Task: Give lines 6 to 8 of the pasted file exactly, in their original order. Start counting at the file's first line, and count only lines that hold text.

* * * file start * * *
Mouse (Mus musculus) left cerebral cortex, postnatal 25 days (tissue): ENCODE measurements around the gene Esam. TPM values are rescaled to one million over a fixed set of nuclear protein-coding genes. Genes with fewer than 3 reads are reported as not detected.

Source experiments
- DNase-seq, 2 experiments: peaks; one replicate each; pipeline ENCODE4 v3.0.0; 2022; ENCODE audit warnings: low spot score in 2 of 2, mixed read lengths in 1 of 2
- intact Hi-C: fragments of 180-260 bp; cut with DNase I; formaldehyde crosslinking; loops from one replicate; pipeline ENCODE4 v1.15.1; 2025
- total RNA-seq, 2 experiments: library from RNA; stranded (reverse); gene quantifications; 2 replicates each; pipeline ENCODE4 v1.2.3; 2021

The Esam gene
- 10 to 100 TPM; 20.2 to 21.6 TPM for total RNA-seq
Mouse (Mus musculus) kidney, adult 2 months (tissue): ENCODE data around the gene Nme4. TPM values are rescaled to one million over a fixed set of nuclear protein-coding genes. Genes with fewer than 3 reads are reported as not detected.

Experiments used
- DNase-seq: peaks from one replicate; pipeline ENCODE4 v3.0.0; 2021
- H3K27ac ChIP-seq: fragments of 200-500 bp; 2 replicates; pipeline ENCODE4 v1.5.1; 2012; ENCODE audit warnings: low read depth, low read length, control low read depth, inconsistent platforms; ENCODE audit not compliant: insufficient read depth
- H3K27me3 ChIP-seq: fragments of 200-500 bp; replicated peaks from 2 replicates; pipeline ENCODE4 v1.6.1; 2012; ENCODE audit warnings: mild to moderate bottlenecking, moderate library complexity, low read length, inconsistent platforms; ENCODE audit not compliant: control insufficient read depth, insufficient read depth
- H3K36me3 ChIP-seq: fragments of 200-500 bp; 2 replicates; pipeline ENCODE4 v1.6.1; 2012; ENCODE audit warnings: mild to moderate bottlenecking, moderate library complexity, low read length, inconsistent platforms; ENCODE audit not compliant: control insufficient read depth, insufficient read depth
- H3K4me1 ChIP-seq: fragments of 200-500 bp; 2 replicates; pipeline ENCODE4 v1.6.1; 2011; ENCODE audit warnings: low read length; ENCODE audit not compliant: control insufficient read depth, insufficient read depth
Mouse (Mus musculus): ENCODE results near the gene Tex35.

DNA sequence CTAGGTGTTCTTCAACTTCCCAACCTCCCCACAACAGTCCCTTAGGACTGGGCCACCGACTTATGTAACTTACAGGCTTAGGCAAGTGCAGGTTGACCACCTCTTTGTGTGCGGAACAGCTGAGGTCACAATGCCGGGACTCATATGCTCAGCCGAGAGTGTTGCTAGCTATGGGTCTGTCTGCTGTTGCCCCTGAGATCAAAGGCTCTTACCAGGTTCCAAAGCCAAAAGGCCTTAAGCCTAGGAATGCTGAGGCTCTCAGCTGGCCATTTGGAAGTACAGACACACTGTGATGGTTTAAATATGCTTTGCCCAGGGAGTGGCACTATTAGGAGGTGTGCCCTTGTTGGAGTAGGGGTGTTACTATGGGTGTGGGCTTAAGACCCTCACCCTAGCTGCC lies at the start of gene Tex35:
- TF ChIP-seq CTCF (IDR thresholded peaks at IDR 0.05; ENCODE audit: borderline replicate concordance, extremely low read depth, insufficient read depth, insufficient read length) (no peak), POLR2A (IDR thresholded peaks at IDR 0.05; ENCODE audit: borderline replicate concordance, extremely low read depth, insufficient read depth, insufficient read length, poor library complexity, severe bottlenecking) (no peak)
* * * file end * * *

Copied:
The Esam gene
- 10 to 100 TPM; 20.2 to 21.6 TPM for total RNA-seq
Mouse (Mus musculus) kidney, adult 2 months (tissue): ENCODE data around the gene Nme4. TPM values are rescaled to one million over a fixed set of nuclear protein-coding genes. Genes with fewer than 3 reads are reported as not detected.